Mother and child at laptopn

‘Mummy has to go to work’ – what message are we giving our daughters?

The pervasive line that parents – particularly mothers – go to work only because they have to is damaging for feminism.

There’s a book at my local library called ‘Mummy goes to work’. It was one of those I wanted to read for myself before sharing it with my daughter (at two and a half, she can’t read yet, so I can sometimes adapt what is really going on in a story).

Perhaps it was about what Mummy does at work? I’d pictured a series of different mothers in different workplaces: ‘My mummy goes to work in a laboratory’ ‘My mummy goes to work on a film set’, ‘My mummy goes to work in a bakery’.

Or maybe a silly fantasy story? ‘My mummy goes to work in a unicorn factory; her job is to glue the horns on’.

Sadly, this was not the case.

‘My mummy goes to work,’ it read ‘But she doesn’t really want to.’ (I’m paraphrasing slightly because I can’t refind the book.)

Have we seen this kind of book about a Daddy? I doubt it – but that’s not my point – today.

It got me thinking about how we talk to our children about work – all children, but I think girls are probably more affected by the problem.

We tell our children the same story we’re told as a society – that we don’t want to go to work. We go to work because we have to.

Now, this is undoubtedly true in many ways. If I were in a position financially to take a career break at the moment, I would – because of my daughter, because of my mother (who lives with us due to ill health), and because of my own health problems.

But what’s also true is that I enjoy my job. If I did take a career break, I would probably still ‘work’. I’d volunteer to run websites for charities; I’d take on bits of freelance editing work from time to time.

I should stop to acknowledge that I’m speaking from a place of privilege here. Enjoying your job is often a result of having had a choice in your career path – which is so often a privilege borne out of financial freedom.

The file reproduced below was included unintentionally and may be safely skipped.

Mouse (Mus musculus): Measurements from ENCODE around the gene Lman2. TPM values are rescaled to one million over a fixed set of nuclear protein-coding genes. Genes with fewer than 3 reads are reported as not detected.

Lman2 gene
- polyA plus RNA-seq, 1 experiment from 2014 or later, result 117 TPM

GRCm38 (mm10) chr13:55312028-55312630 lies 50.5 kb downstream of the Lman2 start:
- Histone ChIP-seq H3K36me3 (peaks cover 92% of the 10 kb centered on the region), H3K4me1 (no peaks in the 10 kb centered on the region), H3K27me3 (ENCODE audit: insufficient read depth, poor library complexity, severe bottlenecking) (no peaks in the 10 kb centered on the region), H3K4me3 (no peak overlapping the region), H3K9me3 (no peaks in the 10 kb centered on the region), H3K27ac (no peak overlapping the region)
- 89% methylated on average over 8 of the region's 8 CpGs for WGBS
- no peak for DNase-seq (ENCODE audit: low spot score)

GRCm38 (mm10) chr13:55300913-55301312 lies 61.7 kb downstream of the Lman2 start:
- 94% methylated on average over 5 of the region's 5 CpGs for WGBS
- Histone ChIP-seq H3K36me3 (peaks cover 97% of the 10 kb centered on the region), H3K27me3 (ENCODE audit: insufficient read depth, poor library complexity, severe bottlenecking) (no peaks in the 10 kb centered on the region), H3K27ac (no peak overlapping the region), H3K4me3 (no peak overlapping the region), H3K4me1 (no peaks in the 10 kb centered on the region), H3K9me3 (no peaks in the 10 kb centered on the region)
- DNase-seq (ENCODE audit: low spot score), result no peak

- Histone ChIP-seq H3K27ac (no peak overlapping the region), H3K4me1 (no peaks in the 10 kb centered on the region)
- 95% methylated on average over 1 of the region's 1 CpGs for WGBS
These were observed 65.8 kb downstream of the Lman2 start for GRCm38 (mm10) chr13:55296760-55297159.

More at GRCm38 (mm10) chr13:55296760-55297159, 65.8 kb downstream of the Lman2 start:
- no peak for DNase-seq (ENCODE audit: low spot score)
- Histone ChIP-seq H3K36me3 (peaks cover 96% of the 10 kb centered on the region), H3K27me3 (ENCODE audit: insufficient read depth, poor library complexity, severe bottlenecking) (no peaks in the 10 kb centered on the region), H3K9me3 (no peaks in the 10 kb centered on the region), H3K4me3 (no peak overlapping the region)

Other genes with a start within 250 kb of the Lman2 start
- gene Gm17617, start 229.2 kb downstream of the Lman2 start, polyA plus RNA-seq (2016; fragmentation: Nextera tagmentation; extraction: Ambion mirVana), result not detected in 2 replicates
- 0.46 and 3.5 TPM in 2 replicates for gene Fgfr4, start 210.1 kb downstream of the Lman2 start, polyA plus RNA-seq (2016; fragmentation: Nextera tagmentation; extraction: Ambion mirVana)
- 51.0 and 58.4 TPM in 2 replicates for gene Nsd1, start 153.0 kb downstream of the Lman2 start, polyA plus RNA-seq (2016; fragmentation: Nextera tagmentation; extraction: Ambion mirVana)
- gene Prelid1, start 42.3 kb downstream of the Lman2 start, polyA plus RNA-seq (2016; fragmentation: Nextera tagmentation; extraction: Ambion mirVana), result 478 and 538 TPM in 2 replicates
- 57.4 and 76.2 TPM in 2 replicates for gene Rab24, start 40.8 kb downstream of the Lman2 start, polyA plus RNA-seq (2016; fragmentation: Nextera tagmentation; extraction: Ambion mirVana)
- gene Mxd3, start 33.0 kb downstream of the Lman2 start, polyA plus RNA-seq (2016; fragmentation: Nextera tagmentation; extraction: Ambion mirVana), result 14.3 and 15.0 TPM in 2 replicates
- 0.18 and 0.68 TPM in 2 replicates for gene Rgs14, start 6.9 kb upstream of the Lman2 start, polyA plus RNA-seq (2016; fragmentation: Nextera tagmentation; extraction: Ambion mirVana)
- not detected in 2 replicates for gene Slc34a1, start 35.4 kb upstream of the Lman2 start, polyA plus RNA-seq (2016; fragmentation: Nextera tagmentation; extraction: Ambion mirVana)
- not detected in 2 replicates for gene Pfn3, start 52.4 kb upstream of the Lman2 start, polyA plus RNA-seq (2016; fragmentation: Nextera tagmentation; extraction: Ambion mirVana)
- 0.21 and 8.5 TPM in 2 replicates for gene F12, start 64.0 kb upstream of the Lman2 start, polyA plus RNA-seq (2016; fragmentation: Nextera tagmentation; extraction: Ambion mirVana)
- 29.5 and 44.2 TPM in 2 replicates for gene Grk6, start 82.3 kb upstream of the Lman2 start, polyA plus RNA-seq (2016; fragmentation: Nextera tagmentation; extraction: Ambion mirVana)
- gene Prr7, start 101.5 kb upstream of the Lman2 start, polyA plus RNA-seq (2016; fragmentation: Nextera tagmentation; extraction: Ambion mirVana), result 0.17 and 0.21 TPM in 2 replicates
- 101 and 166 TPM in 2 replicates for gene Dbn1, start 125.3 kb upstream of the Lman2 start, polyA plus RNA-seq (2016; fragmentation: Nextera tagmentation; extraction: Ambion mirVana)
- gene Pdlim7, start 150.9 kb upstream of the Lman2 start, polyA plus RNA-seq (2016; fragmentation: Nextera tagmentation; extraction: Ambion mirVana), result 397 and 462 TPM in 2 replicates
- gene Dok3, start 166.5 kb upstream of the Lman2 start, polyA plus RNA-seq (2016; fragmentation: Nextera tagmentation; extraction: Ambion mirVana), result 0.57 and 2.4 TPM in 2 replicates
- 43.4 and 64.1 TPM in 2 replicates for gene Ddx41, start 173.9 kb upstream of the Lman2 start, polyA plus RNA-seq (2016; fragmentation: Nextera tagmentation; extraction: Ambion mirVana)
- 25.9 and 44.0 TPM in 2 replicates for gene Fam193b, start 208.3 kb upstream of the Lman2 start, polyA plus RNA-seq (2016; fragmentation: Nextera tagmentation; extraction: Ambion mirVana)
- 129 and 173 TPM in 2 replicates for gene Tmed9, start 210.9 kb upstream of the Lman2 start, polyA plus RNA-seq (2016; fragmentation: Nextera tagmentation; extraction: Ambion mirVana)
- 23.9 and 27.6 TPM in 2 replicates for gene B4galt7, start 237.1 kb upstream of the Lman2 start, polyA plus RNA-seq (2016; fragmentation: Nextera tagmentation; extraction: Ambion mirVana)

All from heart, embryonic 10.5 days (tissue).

Even so, telling your children that Mummy (in particular) doesn’t *want* to go to work, that she *has* to because she needs to pay the bills, gives three messages I worry about:

  1. Women should ideally stay at home (having a working mother is a result of some level of poverty).
  2. Work is something to be tolerated, not enjoyed.
  3. Your mother wants to be with you, doing your bidding, 24/7

So I try and avoid the ‘Mummy has to go to work’ line. I have explained to her how work works – that we make a promise we’ll be there at certain times and do certain things in exchange for money – but that it’s also in exchange for learning things, getting a chance to do things we wouldn’t do at home, and seeing different people.

I liken it to nursery – we miss each other when she’s at nursery, but I’m not allowed to go with her because that’s her chance to see different people and do different things – perhaps things I don’t like doing.

Of course, I have seen inside her nursery, and I try to make sure she sees both her mothers working, too. My wife works in the building of an old medical school, and there are elephant skeletons by the entrance as she goes in. Our daughter has seen these and tells everyone ‘Mummy’s gone to work with the elephants’; it’s a bit more interesting for a 2-year-old than ‘Mummy’s in comms.’ I work from home a lot and have showed her my computer to see what I’m working on. As she gets older, we’ll give her a more rounded and accurate impression of what we really do in this nebulous land called Work.

My hope is that this will help build a positive impression of her own working life – building herself up to a rewarding career, or at the very least being able to enjoy chatting with colleagues in a different environment.

In the meantime, if you want to write the unicorn story, I’ll fund you on Kickstarter.

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